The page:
THE announcement made last week by the Chief Minister about more money for the state legislators must have gladdened the hearts of many a YB. Now they would have a free hand in spending the funds the way they like best – on their favourite projects.
This perceived unbridled freedom was promptly qualified by the Chief Minister’s political secretary: the expenditure is subject to compliance with certain bureaucratic procedures. The Resident’s and District Office has a monitoring role; the Public Works Department (JKR) and the Department of Irrigation and Drainage will be the implementing agencies.
That much we know so far; other details are unknown to the general public. For instance, how does a local council fit into the scheme of things?
At this stage, my comment is that the sum of RM5 million earmarked for each state legislator to spend on development projects in his or her constituency is not such a lot of money. Depending on what projects we are talking about, the amount is relative.
If a good road connection is urgently required for the transport of oil palm fresh fruit bunches to the nearest mill, or for the transport of the sick to the nearest clinic or hospital, or for transport of fresh water by trucks during the dry months, then that amount of funds for one year is certainly insufficient. It may be enough for the installation of plastic water tanks.
It is more than enough for the manufacture and purchase of T-shirts or for the sponsorship of sports events or for the minor projects, which do not require professional studies in respect of impact to the environment or the social life of the community concerned. But all these are not directly income-generating projects.
It is not clear, however, if this expenditure is over and above that normally allocated in the annual budgets (federal, state and local councils)?
If it is something additional, then I’d say wow!
Who says the state has no money?
This method of dispensing public funds is necessary in cases where money must be made available fast – to complete an unfinished project that brings economic benefits to the poor constituents. But these are basically stopgap measures because the other projects, approved in principle or still in the pipeline, cannot be implemented soon due to some reason or other. The constituents cannot wait.
Can we afford it?
Can the state afford such an additional expenditure every year – say for the next three years – without the imposition of more taxes? Apparently, money can be made available for some purposes, if there is political will.
This method of distributing funds for use by the ruling legislators leaves room for questioning by the discerning and apolitical public. They cannot help asking why the legislators of the opposition parties are being deprived of the privilege of distributing such state funds when they are also elected representatives of the people of each constituency. Do the supporters of the opposition parties in that constituency deserve to be penalised for being in the opposition per se? The standard answer is that only the supporters of parties holding power in government are so entitled. Is it a good answer in the long run – what, if, and when government changes hands?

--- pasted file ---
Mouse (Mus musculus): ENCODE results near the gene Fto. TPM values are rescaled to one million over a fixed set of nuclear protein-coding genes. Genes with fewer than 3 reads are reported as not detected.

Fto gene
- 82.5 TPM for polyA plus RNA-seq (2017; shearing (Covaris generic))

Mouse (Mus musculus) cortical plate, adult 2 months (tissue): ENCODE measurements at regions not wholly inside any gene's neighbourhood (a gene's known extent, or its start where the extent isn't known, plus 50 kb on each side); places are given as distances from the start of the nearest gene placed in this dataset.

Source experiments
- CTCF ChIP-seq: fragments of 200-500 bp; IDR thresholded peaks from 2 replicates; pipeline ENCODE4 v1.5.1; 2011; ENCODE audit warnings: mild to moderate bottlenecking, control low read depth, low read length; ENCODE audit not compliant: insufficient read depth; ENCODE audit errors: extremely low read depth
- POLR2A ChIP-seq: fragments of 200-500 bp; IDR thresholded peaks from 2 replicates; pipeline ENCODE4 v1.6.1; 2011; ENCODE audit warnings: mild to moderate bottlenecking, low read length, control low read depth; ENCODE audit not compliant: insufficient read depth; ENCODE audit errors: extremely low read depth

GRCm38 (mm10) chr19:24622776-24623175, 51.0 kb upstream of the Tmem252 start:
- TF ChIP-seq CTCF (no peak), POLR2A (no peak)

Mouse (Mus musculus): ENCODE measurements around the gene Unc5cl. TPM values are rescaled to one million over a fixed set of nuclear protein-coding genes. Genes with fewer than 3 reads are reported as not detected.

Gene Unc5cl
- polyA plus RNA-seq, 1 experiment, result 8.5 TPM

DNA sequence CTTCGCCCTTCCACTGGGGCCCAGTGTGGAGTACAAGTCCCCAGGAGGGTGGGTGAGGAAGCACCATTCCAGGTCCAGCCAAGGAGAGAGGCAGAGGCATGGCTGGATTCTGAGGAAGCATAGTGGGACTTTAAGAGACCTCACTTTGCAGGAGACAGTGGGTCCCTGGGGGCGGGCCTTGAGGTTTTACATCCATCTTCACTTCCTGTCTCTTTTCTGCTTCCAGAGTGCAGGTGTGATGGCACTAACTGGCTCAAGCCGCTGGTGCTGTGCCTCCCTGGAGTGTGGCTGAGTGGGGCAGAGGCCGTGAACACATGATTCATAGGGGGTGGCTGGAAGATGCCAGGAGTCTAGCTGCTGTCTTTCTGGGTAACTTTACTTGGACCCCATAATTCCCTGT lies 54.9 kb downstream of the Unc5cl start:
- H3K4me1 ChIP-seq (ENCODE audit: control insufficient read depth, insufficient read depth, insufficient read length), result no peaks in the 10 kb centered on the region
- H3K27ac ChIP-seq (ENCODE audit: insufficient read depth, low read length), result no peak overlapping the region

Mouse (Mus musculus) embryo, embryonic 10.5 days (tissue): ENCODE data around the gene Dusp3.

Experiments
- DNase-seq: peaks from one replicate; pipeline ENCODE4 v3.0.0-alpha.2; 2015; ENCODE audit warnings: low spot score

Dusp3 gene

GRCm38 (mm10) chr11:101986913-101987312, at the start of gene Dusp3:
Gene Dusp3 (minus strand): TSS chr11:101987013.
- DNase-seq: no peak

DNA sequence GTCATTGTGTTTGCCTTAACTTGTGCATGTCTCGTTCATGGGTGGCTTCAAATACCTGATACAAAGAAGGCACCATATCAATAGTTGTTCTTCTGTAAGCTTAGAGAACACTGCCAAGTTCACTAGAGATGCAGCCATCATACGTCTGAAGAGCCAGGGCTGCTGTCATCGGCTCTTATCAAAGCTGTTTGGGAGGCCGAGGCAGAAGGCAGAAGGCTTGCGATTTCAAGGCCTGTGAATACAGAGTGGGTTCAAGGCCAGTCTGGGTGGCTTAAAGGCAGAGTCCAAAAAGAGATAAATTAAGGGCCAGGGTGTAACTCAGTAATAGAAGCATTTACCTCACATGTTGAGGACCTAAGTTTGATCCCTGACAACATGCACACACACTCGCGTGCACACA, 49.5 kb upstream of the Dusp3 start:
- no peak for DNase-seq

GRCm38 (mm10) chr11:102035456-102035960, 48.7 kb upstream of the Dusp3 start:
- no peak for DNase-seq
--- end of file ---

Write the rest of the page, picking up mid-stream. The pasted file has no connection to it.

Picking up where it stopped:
It’s inevitable that people will relate the additional funds for each constituency under the stewardship of the ruling coalition to partisan politics, pure and simple.
Be that as it may, those readers of this column who are apolitical would like to know if the Resident’s and District Office will also function as the financial controllers in each state constituency to which the RM5 million is to be channelled.
Pre-project planning, etc
What about the planning, the feasibility study, the site approval, the social, and environmental impact? Who does all these at the district/constituency level? Are these not necessary? Can a project that involves the acquisition of privately-owned land be financed by this RM5 million fund?
Obviously, the devil is in the details. No doubt we will learn more about the funds as we follow the developments of how the RM5 million is being spent.
We would like to see that such funds will be usefully utilised mainly for the development projects that stimulate other worthwhile activities in the constituency as stopgap measures before bigger projects are implemented.
Role of local authorities
Won’t it be better to channel some of the money to the local councils? In some councils, there is some expertise – there are engineers and technical staff to help plan and monitor progress projects. After all, every inch of Sarawak is under local government jurisdiction and if the authorities are not used what are they for?
The manifest function of this financial allocation is to accelerate developments in each constituency in the name of RURAL transformation. Why not transformation of the whole state, rural and cities, where there are people and where the needs are.
I hope that we have sufficiently learnt the lesson; not to waste funds unnecessarily. In some cases, I have seen cases of public funds being used for uneconomic projects. In one village in Lundu, there were two temples built for a few families. I saw a community hall; this was built for a few families, but, the last time I drove past that hall, I saw goats in it, having their midday rest.
Wouldn’t it be better if the money for that hall had been used for a goat rearing scheme even for the handful of villagers? No, the representative in Council Negri wanted to give what he wanted to give, not what the people really needed.
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